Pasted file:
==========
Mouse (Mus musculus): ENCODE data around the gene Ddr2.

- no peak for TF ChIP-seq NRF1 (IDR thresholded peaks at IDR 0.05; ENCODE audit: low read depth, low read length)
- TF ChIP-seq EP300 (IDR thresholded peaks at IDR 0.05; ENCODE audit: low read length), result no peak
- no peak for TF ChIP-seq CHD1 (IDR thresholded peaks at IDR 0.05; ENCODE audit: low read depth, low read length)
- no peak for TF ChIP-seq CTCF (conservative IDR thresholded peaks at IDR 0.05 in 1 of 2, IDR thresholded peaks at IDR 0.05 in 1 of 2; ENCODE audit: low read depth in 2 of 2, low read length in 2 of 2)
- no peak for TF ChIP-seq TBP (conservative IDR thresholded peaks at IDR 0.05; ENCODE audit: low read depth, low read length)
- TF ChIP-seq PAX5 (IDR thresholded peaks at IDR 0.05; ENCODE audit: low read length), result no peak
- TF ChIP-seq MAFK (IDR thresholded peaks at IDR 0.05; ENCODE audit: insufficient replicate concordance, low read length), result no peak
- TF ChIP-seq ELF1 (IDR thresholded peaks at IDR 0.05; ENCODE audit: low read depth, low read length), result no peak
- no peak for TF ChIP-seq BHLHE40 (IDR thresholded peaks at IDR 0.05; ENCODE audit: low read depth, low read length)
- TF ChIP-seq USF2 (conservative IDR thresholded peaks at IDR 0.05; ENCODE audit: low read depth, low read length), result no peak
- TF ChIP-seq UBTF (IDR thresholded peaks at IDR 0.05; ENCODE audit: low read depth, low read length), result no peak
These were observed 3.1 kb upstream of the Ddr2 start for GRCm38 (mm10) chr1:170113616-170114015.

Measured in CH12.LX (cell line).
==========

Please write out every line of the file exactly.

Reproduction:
Mouse (Mus musculus): ENCODE data around the gene Ddr2.

- no peak for TF ChIP-seq NRF1 (IDR thresholded peaks at IDR 0.05; ENCODE audit: low read depth, low read length)
- TF ChIP-seq EP300 (IDR thresholded peaks at IDR 0.05; ENCODE audit: low read length), result no peak
- no peak for TF ChIP-seq CHD1 (IDR thresholded peaks at IDR 0.05; ENCODE audit: low read depth, low read length)
- no peak for TF ChIP-seq CTCF (conservative IDR thresholded peaks at IDR 0.05 in 1 of 2, IDR thresholded peaks at IDR 0.05 in 1 of 2; ENCODE audit: low read depth in 2 of 2, low read length in 2 of 2)
- no peak for TF ChIP-seq TBP (conservative IDR thresholded peaks at IDR 0.05; ENCODE audit: low read depth, low read length)
- TF ChIP-seq PAX5 (IDR thresholded peaks at IDR 0.05; ENCODE audit: low read length), result no peak
- TF ChIP-seq MAFK (IDR thresholded peaks at IDR 0.05; ENCODE audit: insufficient replicate concordance, low read length), result no peak
- TF ChIP-seq ELF1 (IDR thresholded peaks at IDR 0.05; ENCODE audit: low read depth, low read length), result no peak
- no peak for TF ChIP-seq BHLHE40 (IDR thresholded peaks at IDR 0.05; ENCODE audit: low read depth, low read length)
- TF ChIP-seq USF2 (conservative IDR thresholded peaks at IDR 0.05; ENCODE audit: low read depth, low read length), result no peak
- TF ChIP-seq UBTF (IDR thresholded peaks at IDR 0.05; ENCODE audit: low read depth, low read length), result no peak
These were observed 3.1 kb upstream of the Ddr2 start for GRCm38 (mm10) chr1:170113616-170114015.

Measured in CH12.LX (cell line).